Red is a two-hander with Friels as Rothko and de Vanny as a fictional assistant called Ken, although the name is never stated. The business of the play is to set up the fateful decision by having Ken pose a series of ethical questions to Rothko in the form of a Socratic dialogue and, ultimately, provide the argument that triggers the decision. If Rothko hates the evil capitalists so much, how come he's prepared to take their dirty dollar, huh?
'I hope to paint something that will ruin the appetite of every son of a bitch who ever eats in that room?' is the unconvincing reply.
Rothko apparently did say that. Logan quotes extensively from actual Rothko statements and does it skillfully. Ken as Rothko's conscience works well too. The young apprentice is bright and in awe but holds his ground in the mad lion's den. He withstands the bullying and haranguing. Logan manages to channel a lot of important information about Rothko's views on art through this Oedipal device without spilling over into pure didacticism, resulting in an entertaining contest that recalls Edward Albee. And it's very physical. There's a great scene where they prime a vast canvas using a fast-drying, blood-red concoction they've cooked up in a huge pot. They race each other and the liquid's restrictions combatively until the thing is saturated and then collapse on the floor, spattered and spent.
After the play, as I queue for the toilets, I hear a woman behind tell someone, 'My sister's an artist. She paints like Rothko.' I immediately think, 'no, that's just not possible.' And then I have to think about why that is. The first clue is in the play. 'There is tragedy in every brushstroke,' Rothko says. If you have ever sat in a roomful of Rothkos, you will know this to be absolutely true.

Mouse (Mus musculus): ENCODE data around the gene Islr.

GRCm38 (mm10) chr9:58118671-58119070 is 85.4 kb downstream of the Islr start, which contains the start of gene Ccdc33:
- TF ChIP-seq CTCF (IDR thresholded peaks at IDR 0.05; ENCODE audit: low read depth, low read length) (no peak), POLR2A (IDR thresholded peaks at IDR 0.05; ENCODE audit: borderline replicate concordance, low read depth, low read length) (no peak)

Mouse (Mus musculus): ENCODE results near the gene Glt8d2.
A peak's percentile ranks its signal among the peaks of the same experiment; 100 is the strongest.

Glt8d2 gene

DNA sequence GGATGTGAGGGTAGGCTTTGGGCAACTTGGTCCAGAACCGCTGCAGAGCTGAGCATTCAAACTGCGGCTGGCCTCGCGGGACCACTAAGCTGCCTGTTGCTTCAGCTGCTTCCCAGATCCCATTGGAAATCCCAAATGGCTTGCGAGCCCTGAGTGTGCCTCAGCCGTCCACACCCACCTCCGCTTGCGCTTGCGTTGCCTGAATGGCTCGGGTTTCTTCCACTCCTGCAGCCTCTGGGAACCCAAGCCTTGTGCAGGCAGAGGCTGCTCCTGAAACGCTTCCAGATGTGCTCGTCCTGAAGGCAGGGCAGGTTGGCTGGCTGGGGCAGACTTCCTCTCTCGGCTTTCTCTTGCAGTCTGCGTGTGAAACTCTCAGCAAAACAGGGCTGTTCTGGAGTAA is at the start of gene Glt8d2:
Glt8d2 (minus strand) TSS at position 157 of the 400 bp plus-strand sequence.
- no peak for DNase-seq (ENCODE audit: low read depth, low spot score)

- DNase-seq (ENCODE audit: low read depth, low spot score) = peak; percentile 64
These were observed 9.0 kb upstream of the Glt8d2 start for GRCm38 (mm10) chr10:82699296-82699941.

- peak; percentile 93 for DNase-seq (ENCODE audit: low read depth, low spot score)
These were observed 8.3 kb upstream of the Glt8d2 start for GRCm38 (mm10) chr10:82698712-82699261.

Every ambition he ever had for his paintings is fulfilled, and then some. I think it's partly because he was Jewish and knew the meaning of tragedy through exile. It's partly because he lived in New York in the postwar period and American Abstract Expressionism soaked up all the blood and gore from German Expression and threw in the Civil War for good measure. The Americans upped the angst on even the wasteland that was Berlin. But it's mostly because he was a big, American male. There was a time when a particular kind of American man felt it his duty to answer the big questions of life. Some of them made a decent stab at it - like Hemingway for e.g. It was a big call with a big price and they both paid it in the end.
I know I'm on shaky ground here and I don't quite understand it myself but there is an appeal in this kind of masculinity that does not exist in the gross males that sit either side of me in the theatre. I spend far more time than I should elbow-wrestling for an equitable share of the arm-rests. And what are these men thinking, taking the more central seat anyway? If I'd have been sitting next to their female companions, I very much doubt that I'd have had my toes trodden on quite so often. I know, I know. Hemingway was beastly to all of his partners. Rothko wasn't much better by all accounts. I suppose I'm thinking the unthinkable - that in the old days, at least the sexists were gentlemen. Logan has the good sense not to include any female characters in Red. He would have had to demean them and that wouldn't have been good. Rothko's art came via obsession rather than muse.